Alaska's War #4
|(Attacker) United States||vs||Japan (Defender)|
|Japan||Adak-Attu Occupation Force|
|United States||7th Infantry Division|
|Overall Rating, 7 votes|
|Scenario Rank: 593 of 607|
|Parent Game||Alaska's War|
|Layout Dimensions||88 x 58 cm
35 x 23 in
|Scenario Requirements & Playability|
|Battle of the Bulge||counters|
First Battalion, 17th Infantry had as its initial objective a rise known as Hill X that dominated Holtz Bay. The height needed to be secured on the invasion's first day, but the troops became disoriented in the fog. The battalion commander claimed they had taken the objective, but it turned out to be the wrong -- and much lower -- hill. Alerted by the activity, the Japanese rushed to occupy the correct hill and quickly dug in.
The Americans had given the Japanese all the time they needed, and had great difficulties locating the Japanese fighting positions and digging them out one by one. When the battalion finally called off the attack and reported success to division headquarters, the Japanese still held the back slope of the hill and two more days of vicious fighting remained before the hill would actually be secured.
(visibility = 6 hexes due to heavy fog)
American forces march toward the hill. The Japanese are dug-in and hidden.
Gunfire breaks out and over the next few hours the Americans are cut totally to pieces. They are unable to get a secure hold anywhere on the hill.
At the 20 turn mark, the Americans have still not yet inflicted a single casualty and are down to 4 non-mortar steps.
The Japanese accept the American surrender.
This wasn’t even a match. The Americans, without OBA, are forced to advance against the hidden defenders. Once spotted, they can engage in a long range fire fight or try to advance.
The difficulty is in the terrain and morale. The Japanese, with their +1 leaders, were at morale 10. This made them extremely hard to break and easy to recover.
The Americans are firing uphill against dug-in defenders (2 left column shifts). The Japanese are firing down into the muskeg (1 right column shift). So, any guesses as to who will win the long range fire fight? Perhaps I was impatient, but I chose to charge.
I tried getting a few units around the flanks of the hill, but these men were banzai attacked (read +3 column shifts for Japanese INF, leader, better morale) and were subsequently killed really quickly!
I just can’t see the Americans having much chance at this one at all. Maybe with some big ass artillery they could have broken a few units then advanced into the hole, but with only two mortars vs. dug-in units, they didn’t have enough bombardment power.
The muskeg also made the advance and any flanking attempt ponderously slow!
Scenario Rating 2/5 – Not a good scenario. Too brutal against the Americans. At least the previous two scenarios felt like the Americans had a chance of doing some damage…
|Alaska's War Scen 4 Hill X or Lucky to X-scape|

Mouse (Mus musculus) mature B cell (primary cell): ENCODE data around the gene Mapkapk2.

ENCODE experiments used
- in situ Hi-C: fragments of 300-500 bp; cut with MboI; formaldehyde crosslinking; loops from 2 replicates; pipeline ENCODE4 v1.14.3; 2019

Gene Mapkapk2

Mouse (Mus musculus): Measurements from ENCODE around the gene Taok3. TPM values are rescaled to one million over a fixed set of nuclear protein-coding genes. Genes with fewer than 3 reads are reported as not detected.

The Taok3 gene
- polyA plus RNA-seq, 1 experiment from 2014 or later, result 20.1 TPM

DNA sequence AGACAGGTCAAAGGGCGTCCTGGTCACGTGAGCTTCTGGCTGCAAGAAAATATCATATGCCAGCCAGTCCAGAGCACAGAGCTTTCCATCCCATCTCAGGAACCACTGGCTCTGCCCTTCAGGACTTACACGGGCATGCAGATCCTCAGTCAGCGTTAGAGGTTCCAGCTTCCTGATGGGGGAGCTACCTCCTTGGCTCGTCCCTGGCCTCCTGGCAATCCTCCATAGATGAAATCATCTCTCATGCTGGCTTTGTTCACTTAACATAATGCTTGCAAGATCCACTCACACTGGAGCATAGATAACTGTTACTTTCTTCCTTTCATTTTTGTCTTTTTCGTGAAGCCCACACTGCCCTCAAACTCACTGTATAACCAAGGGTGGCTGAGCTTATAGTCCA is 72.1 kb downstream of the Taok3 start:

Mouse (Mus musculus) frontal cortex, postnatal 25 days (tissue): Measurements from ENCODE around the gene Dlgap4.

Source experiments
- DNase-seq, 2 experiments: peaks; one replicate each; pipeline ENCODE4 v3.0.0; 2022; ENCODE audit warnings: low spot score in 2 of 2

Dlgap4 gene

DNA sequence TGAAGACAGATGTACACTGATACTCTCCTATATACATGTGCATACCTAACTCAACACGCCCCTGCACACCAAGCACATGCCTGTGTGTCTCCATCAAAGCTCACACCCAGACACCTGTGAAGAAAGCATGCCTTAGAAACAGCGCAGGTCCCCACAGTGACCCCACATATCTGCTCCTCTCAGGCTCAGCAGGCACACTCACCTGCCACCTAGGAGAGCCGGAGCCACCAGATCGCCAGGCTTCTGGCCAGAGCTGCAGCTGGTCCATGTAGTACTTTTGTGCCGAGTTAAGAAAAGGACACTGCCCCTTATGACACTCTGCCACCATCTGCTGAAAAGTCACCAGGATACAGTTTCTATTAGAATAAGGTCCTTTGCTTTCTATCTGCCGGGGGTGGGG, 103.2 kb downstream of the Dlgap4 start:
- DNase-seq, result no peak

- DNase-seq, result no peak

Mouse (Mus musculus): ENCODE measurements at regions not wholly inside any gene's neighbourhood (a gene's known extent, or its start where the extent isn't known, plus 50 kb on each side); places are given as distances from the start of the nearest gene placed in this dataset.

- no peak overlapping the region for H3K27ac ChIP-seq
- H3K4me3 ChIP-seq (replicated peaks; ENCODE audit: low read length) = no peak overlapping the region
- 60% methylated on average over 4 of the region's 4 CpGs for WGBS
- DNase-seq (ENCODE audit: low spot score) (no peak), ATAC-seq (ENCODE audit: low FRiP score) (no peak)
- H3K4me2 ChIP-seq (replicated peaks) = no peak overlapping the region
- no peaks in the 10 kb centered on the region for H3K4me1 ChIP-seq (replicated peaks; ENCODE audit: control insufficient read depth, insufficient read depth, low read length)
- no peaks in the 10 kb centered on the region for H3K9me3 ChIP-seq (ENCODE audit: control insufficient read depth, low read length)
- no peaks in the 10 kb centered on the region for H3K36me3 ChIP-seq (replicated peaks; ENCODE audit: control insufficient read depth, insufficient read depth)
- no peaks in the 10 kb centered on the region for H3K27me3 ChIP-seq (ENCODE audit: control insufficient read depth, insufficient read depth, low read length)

The Axis set up totally on the Arctic Hill mass. The Allies set up opposite on the 03xx hex row. The Allied advance was a little ragged due to miring and long range mortar fire. This was not unexpected. The Allies had an Officer in position to help these stragglers along. Then Axis Hmgs got into the act causing more problems, but by 0800 the Allies were up in good strength and the attack on the hill began. The Allies had both Hmgs under a Capt and a Lt who both had combat modifiers bringing the total firepower to the magic 22 column on the direct fire results table. Also by this time both Allied mortar platoons were within line of sight of the 40 meter heights. The initial Allied assault on the Axis foxhole line on the Axis left was successful. By 0930 the Allies were on the 20 meter level in strength preparing to assault the top of the hill. But the Allies at that moment were not ready to continue with only 3 platoons combat ready and two of them were locked in an assault. By now Allies had suffered two step losses and several demorializations and disruptions. In addition the stragglers had not come up yet. Two full platoons were struggling with the muskeg and could not seem to get going. Although the Allies Hmgs had done some good work up to that point their strength was needed in the upcoming assaults so the Allies attempted to move them up to the 20 meter level also. The Axis had suffered too and they were not about to just sit there and let the Allies reduce their positions one by one. In this spirit the Axis reenforced the ongoing assault with two fresh platoons one an Hmg. It came out, after all modification, as the 24 column on the assault table. Both sides lost a step on the first exchange. Then on the next turn the Axis reenforced the assault with a full newly recovered Inf platoon. The Allies could only muster a 9 column with three steps in the hex. This time the Axis were on the 30 column and rolled a 6 3 step losses and it was a minor miracle that the two allied leaders in the hex survived.(One of them was our own Lt. Obannon) The Allies played several more disasterous turns and then retired after loosing 16 steps to 5. I didn't even bother counting up the points. A once promising advance dissolved in the face of high Axis morale and the inherent Axis assault bonus.(Some may claim that the extra turns were played to make sure a safe escape for a certain campainging Lt.) Unless some facts emerge in the future, the answer to that question is lost to history.
|Alaska’s War, scenario #4: Hill X|
This one wasn’t too bad, as the hill area to fight over is pretty limited and it’s pretty straight forward, head for the hill and fight it out. After taking causalities on both sides I was worried about winning as the Americans but then I realized the Americans get two points for each controlled Arctic Hill where the Japanese only get one point for each controlled Arctic Hill hex. This kind of ended historically as the Japanese had control of back side of the slope the Americans had the front side but to my surprise the American had a Major Victory by points!
|"X" marks the spot - for American catastrophe|
BLUF: Results similar to the other two US losses. A straight forward scenario. Major Japanese Victory: ( 31 VP to 6 US VPs). Japanese stayed dug in with a deliberate defense of the high ground, the US conducted a frontal assault across difficult terrain of the Muskeg; getting cut to pieces at the base of the hill. Japanese die rolls were amazing, and the US just couldn't muster the momentum necessary to mass